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Decisions of the Superior Courts of New South Wales, 1788-1899

R v Stewart (1831) NSW Sel Cas (Dowling) 302; [1831] NSWSupC 31

bail - criminal procedure, delays - New Zealand, encouraging war in - murder - gaol delivery - Darling, Governor, attitude to Crown law officers - Aborigines, killing of - Aboriginal law, recognition of - Supreme Court, jurisdiction over New Zealand

Supreme Court of New South Wales

Stephen J., 23 May 1831

Source: Sydney Herald, 30 May 1831[1 ]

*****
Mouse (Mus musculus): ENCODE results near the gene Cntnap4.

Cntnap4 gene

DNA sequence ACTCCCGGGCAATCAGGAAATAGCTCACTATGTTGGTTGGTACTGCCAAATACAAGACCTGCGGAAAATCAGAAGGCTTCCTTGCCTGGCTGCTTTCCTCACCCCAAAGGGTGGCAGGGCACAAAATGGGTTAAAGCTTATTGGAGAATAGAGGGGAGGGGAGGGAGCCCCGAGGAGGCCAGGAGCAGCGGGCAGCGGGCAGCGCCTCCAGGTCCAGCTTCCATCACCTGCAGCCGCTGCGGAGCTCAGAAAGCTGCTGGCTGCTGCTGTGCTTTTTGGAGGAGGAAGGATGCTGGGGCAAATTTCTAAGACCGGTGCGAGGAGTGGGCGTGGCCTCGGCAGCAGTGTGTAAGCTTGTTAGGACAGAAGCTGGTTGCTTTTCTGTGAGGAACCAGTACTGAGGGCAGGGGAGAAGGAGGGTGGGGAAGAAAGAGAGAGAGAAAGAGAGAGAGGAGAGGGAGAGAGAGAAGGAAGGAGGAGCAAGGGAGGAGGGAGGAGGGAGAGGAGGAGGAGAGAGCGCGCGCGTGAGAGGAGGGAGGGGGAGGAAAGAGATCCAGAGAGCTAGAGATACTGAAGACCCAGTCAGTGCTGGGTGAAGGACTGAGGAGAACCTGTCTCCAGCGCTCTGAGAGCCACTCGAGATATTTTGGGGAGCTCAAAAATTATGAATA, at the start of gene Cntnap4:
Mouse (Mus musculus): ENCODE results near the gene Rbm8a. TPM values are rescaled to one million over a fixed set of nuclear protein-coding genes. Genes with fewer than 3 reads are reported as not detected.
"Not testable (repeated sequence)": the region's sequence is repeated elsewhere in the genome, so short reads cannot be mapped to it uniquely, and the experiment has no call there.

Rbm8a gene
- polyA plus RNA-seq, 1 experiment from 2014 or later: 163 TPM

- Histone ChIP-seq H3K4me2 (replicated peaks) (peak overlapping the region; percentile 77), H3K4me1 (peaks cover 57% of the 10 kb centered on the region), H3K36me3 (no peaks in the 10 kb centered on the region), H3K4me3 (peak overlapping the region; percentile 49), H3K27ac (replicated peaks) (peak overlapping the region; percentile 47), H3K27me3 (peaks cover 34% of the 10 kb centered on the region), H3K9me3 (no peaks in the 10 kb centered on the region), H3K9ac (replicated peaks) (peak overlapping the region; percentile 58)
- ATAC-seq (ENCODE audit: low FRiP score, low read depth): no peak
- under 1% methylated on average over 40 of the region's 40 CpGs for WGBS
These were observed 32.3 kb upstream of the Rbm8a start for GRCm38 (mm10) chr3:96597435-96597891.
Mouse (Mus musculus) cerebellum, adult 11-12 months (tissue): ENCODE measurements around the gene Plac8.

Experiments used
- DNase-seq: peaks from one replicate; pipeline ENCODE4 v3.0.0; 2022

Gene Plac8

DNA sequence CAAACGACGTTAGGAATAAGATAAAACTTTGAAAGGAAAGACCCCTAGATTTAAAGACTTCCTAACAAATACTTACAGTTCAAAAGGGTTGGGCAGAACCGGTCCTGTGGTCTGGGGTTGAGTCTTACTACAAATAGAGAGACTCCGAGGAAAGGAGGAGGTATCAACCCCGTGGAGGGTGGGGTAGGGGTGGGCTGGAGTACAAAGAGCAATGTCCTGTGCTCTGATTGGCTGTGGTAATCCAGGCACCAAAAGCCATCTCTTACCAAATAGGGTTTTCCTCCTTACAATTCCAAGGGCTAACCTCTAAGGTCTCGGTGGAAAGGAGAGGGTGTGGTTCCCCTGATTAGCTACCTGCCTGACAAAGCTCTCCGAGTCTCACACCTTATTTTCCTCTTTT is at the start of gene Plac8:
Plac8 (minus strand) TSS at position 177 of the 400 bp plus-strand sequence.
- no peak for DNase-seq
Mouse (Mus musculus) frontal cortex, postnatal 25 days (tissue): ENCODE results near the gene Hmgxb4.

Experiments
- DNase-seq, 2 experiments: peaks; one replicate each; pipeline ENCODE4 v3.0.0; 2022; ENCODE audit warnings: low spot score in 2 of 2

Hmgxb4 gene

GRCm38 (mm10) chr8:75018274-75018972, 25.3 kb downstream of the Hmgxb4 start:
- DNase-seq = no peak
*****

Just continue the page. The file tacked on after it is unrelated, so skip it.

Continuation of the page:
Dr. Wardell then rose, and moved that the recognizances in the case of the King v. Stewart be discharged.  In making this motion the learned Doctor remarked, that on Saturday[2 ] the Crown prosecutor had stated in open Court his intention of abandoning the more serious part of the charge, and merely proceeding against the defendant for a misdemeanor, but a few hours afterwards he received information that the capital part of the charge would still be preferred; such vacillation he considered extremely unjust to his client, who, although not actually within the gaol walls, was confined within a larger description of gaol, as he could not leave Colony, to which his usual avocations called him, being held to bail in the sum of £2000.  He now moved that these recognizances might be discharged, as it was expressly understood, and stated by the Chief Justice on Saturday, that the case, if it did come on Monday, was to be abandoned.